Chimpanzees aren’t much different. They are highly social and live in patriarchal communities of several dozen animals, led by an alpha male and his coalition of male allies. Chimps typically stand up to 1.6 m (5.5  ft) tall when upright. Males can weigh up to 154 pounds, while females can weigh 110 pounds.

However, unlike their peace-loving primate relative, aggressive and violent behavior is inherent among chimpanzees. In fact, male chimpanzees are often known to attack one another over territorial disputes. Research has shown chimp-on-chimp violence to be pretty common, suggesting that chimpanzees are predisposed to murder.

The IUCN lists both apes as endangered to extinction. Both great apes are endemic to the tropical rainforests of Africa. However, the mountain gorilla, a subspecies of gorilla, occupy the volcanic mountain slopes of east and central Africa in Uganda, Rwanda and DRC highlands.

Where to See Gorillas & Chimps

You can see gorillas and chimps in a handful of protected national parks in Equatorial Africa.

You can find only two living species of gorillas surviving in Equatorial Africa. The western gorilla, commonly caged in zoos, occupies the equatorial forests of Nigeria, Cameroon, the Central African Republic, Equatorial Guinea, Gabon, the Republic of Congo, Angola, and DRC. The other species that get the most attention in the wild, the eastern gorillas, live in the Democratic Republic of the Congo (DRC), Uganda, and Rwanda.

The best places to see gorillas in the wild are Uganda, Rwanda, DRC, the Republic of Congo, and the Central African Republic (CAR). Two of the best places to see gorillas in Africa are undoubtedly Bwindi Impenetrable National Park in southwestern Uganda highlands and Volcanoes National Park in northwestern Rwanda’s Virunga mountains slopes.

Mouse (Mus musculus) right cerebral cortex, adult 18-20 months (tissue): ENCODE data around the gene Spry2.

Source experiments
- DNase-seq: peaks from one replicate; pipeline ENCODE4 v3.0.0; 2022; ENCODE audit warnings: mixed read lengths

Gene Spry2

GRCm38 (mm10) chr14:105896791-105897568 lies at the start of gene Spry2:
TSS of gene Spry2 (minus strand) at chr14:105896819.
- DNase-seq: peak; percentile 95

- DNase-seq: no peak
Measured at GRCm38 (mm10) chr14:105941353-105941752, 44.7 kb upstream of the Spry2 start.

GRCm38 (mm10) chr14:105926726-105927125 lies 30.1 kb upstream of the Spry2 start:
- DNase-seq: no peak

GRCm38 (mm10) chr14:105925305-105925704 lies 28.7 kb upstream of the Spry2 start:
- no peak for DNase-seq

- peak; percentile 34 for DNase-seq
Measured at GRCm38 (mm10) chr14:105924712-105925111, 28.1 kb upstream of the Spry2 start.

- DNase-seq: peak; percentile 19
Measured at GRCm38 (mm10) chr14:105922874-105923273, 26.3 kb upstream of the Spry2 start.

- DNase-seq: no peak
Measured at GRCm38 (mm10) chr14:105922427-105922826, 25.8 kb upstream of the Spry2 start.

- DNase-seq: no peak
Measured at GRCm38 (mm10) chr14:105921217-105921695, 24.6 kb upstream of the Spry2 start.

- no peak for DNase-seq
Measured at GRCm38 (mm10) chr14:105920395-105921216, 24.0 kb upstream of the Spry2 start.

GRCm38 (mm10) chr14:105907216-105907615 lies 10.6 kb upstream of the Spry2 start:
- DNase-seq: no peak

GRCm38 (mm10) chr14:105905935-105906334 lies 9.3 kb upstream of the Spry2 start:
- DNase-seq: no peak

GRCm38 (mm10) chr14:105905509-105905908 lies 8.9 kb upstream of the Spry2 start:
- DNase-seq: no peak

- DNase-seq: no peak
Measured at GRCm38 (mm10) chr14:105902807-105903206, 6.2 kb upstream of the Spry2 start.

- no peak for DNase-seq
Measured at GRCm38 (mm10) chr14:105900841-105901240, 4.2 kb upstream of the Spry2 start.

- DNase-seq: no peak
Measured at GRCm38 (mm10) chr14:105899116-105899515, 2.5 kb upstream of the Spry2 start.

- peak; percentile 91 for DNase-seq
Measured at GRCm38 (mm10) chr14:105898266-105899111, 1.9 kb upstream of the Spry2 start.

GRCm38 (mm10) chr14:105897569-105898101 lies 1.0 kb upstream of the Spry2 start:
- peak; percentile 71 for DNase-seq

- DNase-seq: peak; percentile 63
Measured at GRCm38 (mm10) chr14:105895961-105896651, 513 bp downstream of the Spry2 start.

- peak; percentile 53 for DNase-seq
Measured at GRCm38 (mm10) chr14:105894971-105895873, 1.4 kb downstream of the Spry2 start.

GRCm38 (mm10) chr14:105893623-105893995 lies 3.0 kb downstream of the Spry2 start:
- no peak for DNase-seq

These two places have the best conservation and sustainable programs and infrastructure wrapped around gorilla trekking adventures, including some of the best jungle retreats for a memorable vacation getaway in the remotest parts of Africa.

Adventures into the African rainforests to see gorillas and chimpanzees in the wild are genuinely extraordinary experiences every nature traveller should do at least once in their lifetime. Coming face to face with an intelligent and thoughtful primate closely related to us is undoubtedly unlike any other animal encounter in Africa.

What is Gorilla Trekking & Chimpanzee Trekking?

In an effort to collect funds to conserve the gorillas and chimpanzees in Africa, government authorities and conservation bodies introduced adventures that allow tourists guided tours into the protected forest parks to find and spend limited time with these primates. These adventures are commonly known as gorilla trekking or chimpanzee trekking.

For the adventures to happen, a few selected chimps and gorilla groups (troops) had to undergo a habituation process of gradually introducing them to the presence of humans without altering their habitat and social lives. The habituation process usually takes 2-5 years, and it’s not to tame but to make the apes at least tolerant of people, usually to a distance of around ten meters.